Can nasopharyngeal cancer be cured with surgery?

NYU Langone doctors may use surgery to remove nasopharyngeal cancer that does not respond to radiation therapy or chemoradiation or for cancer that returns after these treatments. Surgery may also be used to remove tumors that are limited to the nasopharynx and do not extensively affect adjacent areas.

How curable is nasopharyngeal carcinoma?

Many cancers of the nasopharynx can be cured, especially if they are found early. Descriptions of the common types of treatments used for NPC are listed below. Your care plan may also include treatment for symptoms and side effects, an important part of cancer care. The main treatment for NPC is radiation therapy.

Why surgical treatment for cancer of nasopharynx is not recommended?

Because the nasopharynx is a hard place to operate on and because other types of treatment often work well, surgery is not usually the main treatment for people with nasopharyngeal cancer (NPC). Surgery is more often done to remove lymph nodes in the neck that haven’t responded to other treatments.

What is Stage 3 nasopharyngeal?

Stage 3 nasopharyngeal cancer means one of the following: The cancer has spread to nearby bones and air cavities (sinuses). It might also have spread to lymph nodes on one or both sides of the neck, or behind the throat, but not anywhere else. The affected lymph nodes are not more than 6 cm across.

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Can stage 4 nasopharyngeal cancer be cured?

They’re often curable if the cancer hasn’t spread beyond the head and neck region. Overall, about 50 out of every 100 people (50%) diagnosed with nasopharyngeal cancer will live for five years or more after diagnosis. Survival rates are better for younger people, but worse for older people.

How do you get rid of nasopharyngeal cancer?

Treatment of stage IV nasopharyngeal cancer may include the following:

  1. Chemotherapy given with radiation therapy, followed by more chemotherapy.
  2. Radiation therapy.
  3. Radiation therapy followed by surgery to remove cancer-containing lymph nodes in the neck that remain or come back after radiation therapy.

Does nasopharyngeal cancer spread?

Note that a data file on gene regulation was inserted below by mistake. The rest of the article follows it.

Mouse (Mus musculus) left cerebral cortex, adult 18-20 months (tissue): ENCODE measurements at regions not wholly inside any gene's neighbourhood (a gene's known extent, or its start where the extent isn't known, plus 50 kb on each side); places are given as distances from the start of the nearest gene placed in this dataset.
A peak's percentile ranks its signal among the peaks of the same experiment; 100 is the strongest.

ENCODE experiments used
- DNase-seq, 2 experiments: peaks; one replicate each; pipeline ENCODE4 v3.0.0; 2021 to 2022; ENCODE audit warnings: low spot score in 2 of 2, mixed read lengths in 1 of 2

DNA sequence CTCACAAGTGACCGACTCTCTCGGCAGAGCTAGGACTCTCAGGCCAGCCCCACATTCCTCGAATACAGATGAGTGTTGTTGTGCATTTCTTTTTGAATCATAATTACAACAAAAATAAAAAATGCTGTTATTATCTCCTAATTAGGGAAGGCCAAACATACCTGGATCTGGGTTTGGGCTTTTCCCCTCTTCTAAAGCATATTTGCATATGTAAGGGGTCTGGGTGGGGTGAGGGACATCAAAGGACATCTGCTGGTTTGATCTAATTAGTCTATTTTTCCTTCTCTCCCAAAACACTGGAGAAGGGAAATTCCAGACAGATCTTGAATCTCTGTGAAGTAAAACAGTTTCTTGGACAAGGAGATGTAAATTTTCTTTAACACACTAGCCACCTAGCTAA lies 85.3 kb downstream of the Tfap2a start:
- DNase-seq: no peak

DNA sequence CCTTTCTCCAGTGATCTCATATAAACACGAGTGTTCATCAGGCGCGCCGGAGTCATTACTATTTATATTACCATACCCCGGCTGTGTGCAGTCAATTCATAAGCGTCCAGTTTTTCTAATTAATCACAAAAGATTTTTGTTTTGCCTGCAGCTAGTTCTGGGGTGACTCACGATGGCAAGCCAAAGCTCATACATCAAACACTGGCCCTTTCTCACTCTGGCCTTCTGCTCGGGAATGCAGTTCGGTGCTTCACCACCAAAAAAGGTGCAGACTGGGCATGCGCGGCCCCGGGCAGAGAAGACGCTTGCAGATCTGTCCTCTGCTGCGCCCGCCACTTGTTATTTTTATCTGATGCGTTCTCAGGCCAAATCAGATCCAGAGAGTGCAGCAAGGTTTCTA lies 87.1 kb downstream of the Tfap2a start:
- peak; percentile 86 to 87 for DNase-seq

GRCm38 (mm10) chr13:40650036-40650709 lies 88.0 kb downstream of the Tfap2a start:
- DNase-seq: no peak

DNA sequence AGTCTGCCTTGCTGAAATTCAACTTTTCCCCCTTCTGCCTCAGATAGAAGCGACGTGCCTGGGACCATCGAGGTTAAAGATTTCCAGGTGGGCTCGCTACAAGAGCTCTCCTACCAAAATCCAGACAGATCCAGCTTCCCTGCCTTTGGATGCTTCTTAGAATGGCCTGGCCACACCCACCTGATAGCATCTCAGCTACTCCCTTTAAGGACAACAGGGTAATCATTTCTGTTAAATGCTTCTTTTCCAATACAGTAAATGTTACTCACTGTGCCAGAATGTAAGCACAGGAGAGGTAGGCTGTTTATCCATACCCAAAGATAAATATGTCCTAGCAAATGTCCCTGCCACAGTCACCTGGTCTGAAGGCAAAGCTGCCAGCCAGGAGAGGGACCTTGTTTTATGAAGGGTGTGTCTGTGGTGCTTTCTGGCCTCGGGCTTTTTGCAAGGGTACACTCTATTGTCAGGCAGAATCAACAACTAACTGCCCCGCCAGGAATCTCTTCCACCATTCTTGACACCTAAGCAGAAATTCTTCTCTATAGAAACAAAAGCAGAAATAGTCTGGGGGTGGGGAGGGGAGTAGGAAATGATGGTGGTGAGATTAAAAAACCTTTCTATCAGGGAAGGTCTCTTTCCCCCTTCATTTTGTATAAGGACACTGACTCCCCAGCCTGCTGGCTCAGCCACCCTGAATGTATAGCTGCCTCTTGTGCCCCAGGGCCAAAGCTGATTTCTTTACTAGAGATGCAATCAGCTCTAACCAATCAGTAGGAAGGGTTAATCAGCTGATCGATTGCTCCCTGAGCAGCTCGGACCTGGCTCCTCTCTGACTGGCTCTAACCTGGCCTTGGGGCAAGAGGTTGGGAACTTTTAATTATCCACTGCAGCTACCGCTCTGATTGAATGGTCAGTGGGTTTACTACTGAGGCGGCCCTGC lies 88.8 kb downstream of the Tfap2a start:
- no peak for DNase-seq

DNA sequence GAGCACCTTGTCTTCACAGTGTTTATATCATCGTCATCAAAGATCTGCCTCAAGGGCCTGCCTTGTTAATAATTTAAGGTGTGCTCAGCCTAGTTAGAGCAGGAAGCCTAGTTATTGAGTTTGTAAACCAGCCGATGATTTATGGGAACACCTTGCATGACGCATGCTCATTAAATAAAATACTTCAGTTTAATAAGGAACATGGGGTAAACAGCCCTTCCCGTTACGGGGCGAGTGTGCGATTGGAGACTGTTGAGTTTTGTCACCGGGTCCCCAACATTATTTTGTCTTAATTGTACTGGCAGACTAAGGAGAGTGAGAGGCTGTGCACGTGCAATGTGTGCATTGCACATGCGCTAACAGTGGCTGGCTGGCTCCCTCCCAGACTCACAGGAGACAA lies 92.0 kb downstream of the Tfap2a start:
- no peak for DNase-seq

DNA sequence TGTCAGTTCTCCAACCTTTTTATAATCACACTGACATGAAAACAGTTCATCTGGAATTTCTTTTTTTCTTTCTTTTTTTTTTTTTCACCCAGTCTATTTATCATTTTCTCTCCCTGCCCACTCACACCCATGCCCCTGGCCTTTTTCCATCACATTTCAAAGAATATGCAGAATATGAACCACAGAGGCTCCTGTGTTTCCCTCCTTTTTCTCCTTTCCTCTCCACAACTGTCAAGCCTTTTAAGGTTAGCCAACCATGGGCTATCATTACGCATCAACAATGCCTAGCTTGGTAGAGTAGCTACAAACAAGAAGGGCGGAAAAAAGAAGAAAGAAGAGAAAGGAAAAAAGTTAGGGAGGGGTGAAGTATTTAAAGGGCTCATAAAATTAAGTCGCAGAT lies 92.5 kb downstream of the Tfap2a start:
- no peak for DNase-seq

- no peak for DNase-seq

Nasopharyngeal carcinoma frequently spreads (metastasizes) beyond the nasopharynx. Most people with nasopharyngeal carcinoma have regional metastases. That means cancer cells from the initial tumor have migrated to nearby areas, such as lymph nodes in the neck.

Is nasopharyngeal carcinoma rare?

Nasopharyngeal cancer (NPC) is quite rare. In most parts of the world (including the United States), there’s less than one case for every 100,000 people each year. This cancer is much more common in certain parts of South Asia, the Middle East, and North Africa.

What is a nasopharyngeal mass?

A nasopharyngeal tumor is a growth that forms in the nasopharynx, or the uppermost portion of the throat that is found behind the nasal cavity. The nasopharynx serves as a passageway for air from the nose to the throat and eventually to the lungs. A tumor in the nasopharynx may be either benign or malignant.

How is nasopharyngeal carcinoma diagnosed?

Nasopharyngeal carcinoma is diagnosed by biopsy of the tumor, which is often performed in clinic with a use of a small endoscope. This allows the head and neck surgeon to visualize the tumor and its extent. Imaging techniques (MRI and/or CT scan) may also help determine the extent of the tumor.

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What is undifferentiated nasopharyngeal carcinoma?

Abstract. Undifferentiated carcinoma of the nasopharynx (UCNT) is a particular head and neck epidermoid lineage tumor related to the Epstein Barr Virus (EBV). It has geographically selective endemic epidemiologic features, without relation to external carcinogens.

Who nasopharyngeal carcinoma classification?

NPC has historically been classified into different histological subtypes: Type 1 (I) squamous cell carcinoma; Type 2a (II) keratinizing undifferentiated carcinoma; and Type 2b (III) non-keratinizing undifferentiated carcinoma.

What is nodal stage?

Introduction. Nodal disease is most frequently staged using the TNM staging system. This classifies tumours according to Tumour extent, Nodal involvement and the presence or absence of Metastases. The nodal stage is of prognostic value and therefore influences the choice of therapy.